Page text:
WASHINGTON (AP) — Missouri Rep. Todd Akin raised about $1.6 million for his Senate bid in the months after Republican Party officials sought to distance themselves from his comments on "legitimate rape," according to his filings with the Federal Election Commission.
Akin's third quarter fundraising report, which includes donations from mid-July through the end of September, shows he spent almost every dollar he raised and had about $553,000 cash on hand at the end of the period. His opponent, Democratic Sen. Claire McCaskill, raised $5.5 million in the same time period, with about $2.1 million on hand.
McCaskill outspent Akin $6.9 million to $1.6 million during the period and appears likely to significantly outspend him through Election Day, based on their remaining cash.
Akin's campaign sought to put a positive light on its financial gap. McCaskill "is outspending our campaign by at least 7 to 1, yet she is losing," said Akin campaign adviser Rick Tyler.
That assertion is debatable. Although Akin points to polling showing him slightly ahead, McCaskill has pointed to other polls showing her comfortably ahead.
McCaskill spokeswoman Caitlin Legacki said the donations prove she has the money and support needed to win.
"Over the past three months, Claire has seen an incredible outpouring of support from families from across Missouri and across the country who have given whatever they can because she's a proven fighter for common sense values like protecting Medicare and Social Security and keeping federal student loans," she said.
Akin's quarterly report includes at least a portion of time when he was still being embraced by national Republicans. Before he came under fire for comments during an interview with a Missouri TV station, Akin was viewed as one of the Republicans' best prospects for unseating an incumbent. Afterward, Akin was nearly universally rebuked by Republicans and several groups, including the National Republican Senatorial Committee, announced that they would not spend any money supporting him.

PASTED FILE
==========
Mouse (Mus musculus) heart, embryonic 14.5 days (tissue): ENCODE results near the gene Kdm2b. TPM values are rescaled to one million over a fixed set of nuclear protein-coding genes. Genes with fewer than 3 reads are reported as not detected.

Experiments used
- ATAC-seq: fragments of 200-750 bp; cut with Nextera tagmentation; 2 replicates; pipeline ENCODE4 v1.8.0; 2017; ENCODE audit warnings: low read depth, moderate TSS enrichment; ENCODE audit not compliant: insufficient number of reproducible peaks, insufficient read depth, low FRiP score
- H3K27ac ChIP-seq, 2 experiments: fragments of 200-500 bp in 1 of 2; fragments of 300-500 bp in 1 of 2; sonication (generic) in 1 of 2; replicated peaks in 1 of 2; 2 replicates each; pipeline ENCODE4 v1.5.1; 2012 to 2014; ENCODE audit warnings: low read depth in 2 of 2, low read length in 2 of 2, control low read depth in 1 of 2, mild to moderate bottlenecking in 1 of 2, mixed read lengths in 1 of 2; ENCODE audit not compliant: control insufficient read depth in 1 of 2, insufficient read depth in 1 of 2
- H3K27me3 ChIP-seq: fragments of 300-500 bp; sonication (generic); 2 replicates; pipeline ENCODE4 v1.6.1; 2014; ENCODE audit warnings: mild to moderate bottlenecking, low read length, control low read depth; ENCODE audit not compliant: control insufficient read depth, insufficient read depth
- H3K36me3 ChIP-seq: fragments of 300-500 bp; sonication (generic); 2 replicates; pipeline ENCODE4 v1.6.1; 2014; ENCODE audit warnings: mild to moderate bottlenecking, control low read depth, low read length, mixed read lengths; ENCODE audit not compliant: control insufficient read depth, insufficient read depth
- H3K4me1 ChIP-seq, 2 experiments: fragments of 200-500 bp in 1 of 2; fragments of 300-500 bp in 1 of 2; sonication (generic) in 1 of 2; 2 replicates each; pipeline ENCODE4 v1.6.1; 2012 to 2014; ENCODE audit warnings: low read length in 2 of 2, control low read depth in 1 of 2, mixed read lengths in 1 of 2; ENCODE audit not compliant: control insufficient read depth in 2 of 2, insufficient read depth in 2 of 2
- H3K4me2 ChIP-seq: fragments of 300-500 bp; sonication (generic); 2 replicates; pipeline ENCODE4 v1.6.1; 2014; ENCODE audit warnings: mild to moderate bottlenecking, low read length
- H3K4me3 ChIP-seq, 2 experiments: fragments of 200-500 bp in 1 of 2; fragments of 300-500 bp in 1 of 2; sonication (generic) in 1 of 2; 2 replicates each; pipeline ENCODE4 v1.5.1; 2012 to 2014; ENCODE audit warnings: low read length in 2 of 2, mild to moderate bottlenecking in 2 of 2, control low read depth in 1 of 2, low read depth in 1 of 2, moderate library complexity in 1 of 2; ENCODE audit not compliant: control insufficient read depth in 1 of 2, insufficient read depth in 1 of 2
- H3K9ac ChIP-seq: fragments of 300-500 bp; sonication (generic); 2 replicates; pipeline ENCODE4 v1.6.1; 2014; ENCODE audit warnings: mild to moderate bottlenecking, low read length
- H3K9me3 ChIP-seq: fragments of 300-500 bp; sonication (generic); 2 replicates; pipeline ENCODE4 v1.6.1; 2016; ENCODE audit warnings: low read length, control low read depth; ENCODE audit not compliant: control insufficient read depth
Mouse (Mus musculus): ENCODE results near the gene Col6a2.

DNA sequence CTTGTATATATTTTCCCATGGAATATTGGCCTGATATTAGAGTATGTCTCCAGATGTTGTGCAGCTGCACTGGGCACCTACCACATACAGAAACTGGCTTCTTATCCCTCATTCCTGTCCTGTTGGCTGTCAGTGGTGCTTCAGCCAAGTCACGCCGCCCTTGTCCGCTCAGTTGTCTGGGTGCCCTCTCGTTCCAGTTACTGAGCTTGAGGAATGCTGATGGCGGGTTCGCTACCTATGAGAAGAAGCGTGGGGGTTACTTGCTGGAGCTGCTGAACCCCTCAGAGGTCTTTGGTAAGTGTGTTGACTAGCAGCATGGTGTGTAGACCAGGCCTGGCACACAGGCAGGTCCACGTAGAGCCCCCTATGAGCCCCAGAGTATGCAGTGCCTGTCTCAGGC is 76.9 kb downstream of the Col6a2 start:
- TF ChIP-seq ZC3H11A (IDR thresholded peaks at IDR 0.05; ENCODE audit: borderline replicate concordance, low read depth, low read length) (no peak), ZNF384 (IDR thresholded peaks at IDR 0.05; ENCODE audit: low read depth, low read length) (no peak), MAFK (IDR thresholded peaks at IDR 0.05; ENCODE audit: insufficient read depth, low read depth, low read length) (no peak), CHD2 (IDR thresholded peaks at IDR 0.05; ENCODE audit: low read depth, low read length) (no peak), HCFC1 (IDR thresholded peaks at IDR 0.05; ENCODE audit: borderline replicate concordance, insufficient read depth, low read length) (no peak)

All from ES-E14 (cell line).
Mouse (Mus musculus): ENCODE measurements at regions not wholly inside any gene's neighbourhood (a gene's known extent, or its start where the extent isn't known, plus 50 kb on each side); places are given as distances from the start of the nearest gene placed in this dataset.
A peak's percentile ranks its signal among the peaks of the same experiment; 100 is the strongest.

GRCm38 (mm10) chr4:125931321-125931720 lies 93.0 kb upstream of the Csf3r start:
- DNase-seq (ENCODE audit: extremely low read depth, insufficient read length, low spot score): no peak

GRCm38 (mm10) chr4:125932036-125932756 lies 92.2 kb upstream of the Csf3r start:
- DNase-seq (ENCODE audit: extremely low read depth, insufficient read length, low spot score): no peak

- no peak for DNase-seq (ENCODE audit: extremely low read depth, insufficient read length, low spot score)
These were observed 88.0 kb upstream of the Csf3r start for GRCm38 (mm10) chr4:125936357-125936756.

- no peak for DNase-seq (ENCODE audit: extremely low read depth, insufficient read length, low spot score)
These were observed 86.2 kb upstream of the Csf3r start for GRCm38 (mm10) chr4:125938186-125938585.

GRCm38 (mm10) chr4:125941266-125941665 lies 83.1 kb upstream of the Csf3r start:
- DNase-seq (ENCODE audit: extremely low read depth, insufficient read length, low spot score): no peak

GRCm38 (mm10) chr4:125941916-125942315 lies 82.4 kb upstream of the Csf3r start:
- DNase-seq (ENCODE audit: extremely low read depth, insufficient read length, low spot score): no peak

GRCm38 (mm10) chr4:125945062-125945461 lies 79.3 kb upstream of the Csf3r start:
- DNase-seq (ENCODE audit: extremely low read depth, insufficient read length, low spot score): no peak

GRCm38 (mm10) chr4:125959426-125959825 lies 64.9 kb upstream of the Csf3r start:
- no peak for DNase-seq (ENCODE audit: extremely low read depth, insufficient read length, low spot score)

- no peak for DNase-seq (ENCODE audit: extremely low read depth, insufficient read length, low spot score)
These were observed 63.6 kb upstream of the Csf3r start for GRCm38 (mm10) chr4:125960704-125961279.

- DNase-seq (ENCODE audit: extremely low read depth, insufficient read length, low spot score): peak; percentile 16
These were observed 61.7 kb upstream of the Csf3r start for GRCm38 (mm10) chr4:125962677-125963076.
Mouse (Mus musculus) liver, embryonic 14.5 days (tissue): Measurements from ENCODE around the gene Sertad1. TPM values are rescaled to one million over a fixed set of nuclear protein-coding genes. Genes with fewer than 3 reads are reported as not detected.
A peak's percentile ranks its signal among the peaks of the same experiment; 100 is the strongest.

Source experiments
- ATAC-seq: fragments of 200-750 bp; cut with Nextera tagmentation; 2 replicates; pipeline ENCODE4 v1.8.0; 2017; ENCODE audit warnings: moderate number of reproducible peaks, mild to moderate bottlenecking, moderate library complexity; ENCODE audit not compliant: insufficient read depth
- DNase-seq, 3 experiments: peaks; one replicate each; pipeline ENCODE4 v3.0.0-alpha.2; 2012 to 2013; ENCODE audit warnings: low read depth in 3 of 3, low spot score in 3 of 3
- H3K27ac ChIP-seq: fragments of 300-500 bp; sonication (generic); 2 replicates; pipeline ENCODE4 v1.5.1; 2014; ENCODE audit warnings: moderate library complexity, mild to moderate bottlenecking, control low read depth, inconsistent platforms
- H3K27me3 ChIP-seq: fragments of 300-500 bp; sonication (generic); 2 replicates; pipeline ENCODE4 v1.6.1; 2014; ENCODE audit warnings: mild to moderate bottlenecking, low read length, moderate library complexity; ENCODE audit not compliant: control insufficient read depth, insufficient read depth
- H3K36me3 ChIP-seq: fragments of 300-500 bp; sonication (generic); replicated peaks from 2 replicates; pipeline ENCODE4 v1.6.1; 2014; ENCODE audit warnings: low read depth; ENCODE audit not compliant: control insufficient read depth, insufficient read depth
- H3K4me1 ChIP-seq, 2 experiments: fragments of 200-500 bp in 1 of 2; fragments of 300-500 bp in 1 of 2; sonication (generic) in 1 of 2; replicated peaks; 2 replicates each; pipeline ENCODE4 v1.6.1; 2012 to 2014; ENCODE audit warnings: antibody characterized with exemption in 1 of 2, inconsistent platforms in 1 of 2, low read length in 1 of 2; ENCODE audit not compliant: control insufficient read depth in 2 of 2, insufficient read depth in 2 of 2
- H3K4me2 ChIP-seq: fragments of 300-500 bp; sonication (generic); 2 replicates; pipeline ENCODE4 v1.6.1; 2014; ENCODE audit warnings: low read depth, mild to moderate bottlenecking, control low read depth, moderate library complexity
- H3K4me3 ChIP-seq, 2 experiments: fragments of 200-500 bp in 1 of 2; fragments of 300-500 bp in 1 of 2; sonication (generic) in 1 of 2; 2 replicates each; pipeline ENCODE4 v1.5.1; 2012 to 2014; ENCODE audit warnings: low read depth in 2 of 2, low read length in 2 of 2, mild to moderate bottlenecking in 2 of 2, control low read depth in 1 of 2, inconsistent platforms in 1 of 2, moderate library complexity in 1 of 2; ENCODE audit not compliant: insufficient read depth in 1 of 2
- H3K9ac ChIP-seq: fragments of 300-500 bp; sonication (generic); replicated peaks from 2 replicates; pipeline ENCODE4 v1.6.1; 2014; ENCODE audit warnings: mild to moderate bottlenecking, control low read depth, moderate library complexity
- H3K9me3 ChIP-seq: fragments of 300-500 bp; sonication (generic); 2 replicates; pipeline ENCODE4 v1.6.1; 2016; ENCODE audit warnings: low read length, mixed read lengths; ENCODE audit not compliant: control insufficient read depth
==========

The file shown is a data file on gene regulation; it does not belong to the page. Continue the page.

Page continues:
After it become clear that Akin would not leave the race, several prominent Republicans -- including former Missouri Sen. Kit Bond and current Sen. Roy Blunt -- said they will support him and hope he wins, despite earlier calling for him to leave the race. Republicans need to net four seats to take back the Senate.
Separately on Thursday, the FEC posted a letter to Akin's campaign questioning about $27,000 in donations between February and March of 2012. The FEC said it wants to insure that several donations, including some from limited liability corporations, are legal. Certain types of LLCs are allowed to give to campaigns. Akin's campaign must either respond to the letter or return the donations, but no action is required until Nov. 20, well after Election Day.
Associated Press writer David A. Lieb contributed to this report from Clayton, Mo.